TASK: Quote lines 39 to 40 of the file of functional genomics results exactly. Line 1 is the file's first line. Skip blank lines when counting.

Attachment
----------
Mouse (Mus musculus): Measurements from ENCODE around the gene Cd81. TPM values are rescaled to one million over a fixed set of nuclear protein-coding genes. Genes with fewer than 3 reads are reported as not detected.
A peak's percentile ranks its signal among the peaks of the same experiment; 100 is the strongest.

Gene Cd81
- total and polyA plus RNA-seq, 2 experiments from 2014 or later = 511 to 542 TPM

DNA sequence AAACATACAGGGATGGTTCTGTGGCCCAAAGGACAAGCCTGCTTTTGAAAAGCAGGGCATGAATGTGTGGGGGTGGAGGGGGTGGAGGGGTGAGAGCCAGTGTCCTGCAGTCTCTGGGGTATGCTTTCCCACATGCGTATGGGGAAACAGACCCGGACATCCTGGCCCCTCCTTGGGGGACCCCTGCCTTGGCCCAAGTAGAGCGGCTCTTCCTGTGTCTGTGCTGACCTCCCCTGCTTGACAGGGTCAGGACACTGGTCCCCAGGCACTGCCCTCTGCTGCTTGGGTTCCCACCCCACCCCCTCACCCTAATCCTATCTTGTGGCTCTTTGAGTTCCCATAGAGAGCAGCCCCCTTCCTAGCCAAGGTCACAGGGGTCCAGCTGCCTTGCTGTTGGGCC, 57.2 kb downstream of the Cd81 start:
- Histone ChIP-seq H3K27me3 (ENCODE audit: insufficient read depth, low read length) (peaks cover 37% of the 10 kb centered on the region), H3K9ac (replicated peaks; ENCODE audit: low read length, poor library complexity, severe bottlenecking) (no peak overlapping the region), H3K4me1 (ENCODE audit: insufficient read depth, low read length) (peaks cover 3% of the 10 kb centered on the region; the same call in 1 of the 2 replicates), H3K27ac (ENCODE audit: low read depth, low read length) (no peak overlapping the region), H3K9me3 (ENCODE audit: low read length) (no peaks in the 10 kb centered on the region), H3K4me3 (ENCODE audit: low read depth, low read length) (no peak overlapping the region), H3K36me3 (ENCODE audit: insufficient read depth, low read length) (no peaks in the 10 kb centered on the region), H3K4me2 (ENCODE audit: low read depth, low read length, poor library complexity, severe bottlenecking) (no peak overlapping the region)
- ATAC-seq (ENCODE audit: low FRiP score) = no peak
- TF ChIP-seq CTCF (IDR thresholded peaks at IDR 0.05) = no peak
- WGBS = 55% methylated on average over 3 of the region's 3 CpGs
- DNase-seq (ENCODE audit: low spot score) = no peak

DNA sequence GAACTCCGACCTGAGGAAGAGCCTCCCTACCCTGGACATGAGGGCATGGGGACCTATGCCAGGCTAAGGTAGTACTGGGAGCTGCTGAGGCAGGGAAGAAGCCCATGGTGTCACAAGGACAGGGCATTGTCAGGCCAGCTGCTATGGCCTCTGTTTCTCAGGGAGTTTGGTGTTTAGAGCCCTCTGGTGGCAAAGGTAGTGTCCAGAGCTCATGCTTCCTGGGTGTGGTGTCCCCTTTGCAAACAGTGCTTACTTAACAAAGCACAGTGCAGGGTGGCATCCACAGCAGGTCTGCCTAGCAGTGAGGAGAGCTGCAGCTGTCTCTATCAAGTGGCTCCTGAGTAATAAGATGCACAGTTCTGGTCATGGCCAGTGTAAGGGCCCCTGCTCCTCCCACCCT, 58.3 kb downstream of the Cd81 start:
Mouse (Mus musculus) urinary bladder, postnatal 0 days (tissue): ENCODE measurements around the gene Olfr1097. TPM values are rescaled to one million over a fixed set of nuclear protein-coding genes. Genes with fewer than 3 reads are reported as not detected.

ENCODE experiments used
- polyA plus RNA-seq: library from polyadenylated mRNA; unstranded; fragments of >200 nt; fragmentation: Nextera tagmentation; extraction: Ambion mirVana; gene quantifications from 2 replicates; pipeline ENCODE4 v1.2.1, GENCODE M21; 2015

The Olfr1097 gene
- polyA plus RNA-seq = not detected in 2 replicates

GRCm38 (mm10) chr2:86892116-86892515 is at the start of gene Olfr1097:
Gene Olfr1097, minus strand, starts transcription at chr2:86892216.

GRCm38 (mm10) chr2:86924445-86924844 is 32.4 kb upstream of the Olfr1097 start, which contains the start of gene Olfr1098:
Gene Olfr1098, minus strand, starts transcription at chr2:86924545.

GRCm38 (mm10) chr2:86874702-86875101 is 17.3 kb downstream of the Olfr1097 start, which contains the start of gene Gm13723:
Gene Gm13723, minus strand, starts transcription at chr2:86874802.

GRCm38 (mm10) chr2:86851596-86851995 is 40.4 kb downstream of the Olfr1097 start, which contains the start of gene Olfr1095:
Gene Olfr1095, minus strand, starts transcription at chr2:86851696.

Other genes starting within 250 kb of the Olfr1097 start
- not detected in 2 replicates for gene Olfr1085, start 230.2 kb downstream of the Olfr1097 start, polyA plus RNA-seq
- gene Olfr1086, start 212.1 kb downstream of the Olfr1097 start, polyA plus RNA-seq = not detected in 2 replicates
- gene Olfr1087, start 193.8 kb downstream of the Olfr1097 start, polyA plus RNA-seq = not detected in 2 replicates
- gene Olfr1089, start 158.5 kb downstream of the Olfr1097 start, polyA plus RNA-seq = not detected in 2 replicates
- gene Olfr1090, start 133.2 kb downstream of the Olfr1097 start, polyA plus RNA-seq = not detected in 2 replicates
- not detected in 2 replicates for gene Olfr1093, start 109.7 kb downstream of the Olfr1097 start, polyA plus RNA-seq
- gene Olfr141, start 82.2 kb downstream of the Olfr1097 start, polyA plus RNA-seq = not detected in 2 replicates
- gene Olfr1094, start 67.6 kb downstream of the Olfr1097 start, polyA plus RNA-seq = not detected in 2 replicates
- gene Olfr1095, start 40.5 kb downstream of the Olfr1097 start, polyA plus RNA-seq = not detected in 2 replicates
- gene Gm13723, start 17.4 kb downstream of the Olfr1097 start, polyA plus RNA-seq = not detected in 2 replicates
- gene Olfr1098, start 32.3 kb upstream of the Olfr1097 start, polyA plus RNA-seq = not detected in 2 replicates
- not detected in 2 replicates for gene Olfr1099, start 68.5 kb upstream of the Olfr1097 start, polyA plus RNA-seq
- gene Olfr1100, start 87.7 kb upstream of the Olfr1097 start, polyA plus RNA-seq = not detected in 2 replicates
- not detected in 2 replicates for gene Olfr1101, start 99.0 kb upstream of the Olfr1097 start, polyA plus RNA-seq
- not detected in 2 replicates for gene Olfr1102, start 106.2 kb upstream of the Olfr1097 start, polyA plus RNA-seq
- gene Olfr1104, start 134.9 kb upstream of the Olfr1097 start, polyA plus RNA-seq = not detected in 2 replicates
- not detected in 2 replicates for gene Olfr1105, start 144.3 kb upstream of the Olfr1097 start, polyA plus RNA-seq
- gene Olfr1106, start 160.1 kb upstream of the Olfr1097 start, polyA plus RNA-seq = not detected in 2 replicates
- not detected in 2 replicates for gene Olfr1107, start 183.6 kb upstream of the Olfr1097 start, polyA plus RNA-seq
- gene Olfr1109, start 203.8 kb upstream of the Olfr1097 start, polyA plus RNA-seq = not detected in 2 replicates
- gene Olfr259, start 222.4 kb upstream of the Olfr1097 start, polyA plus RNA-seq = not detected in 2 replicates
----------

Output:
- not detected in 2 replicates for gene Olfr1101, start 99.0 kb upstream of the Olfr1097 start, polyA plus RNA-seq
- not detected in 2 replicates for gene Olfr1102, start 106.2 kb upstream of the Olfr1097 start, polyA plus RNA-seq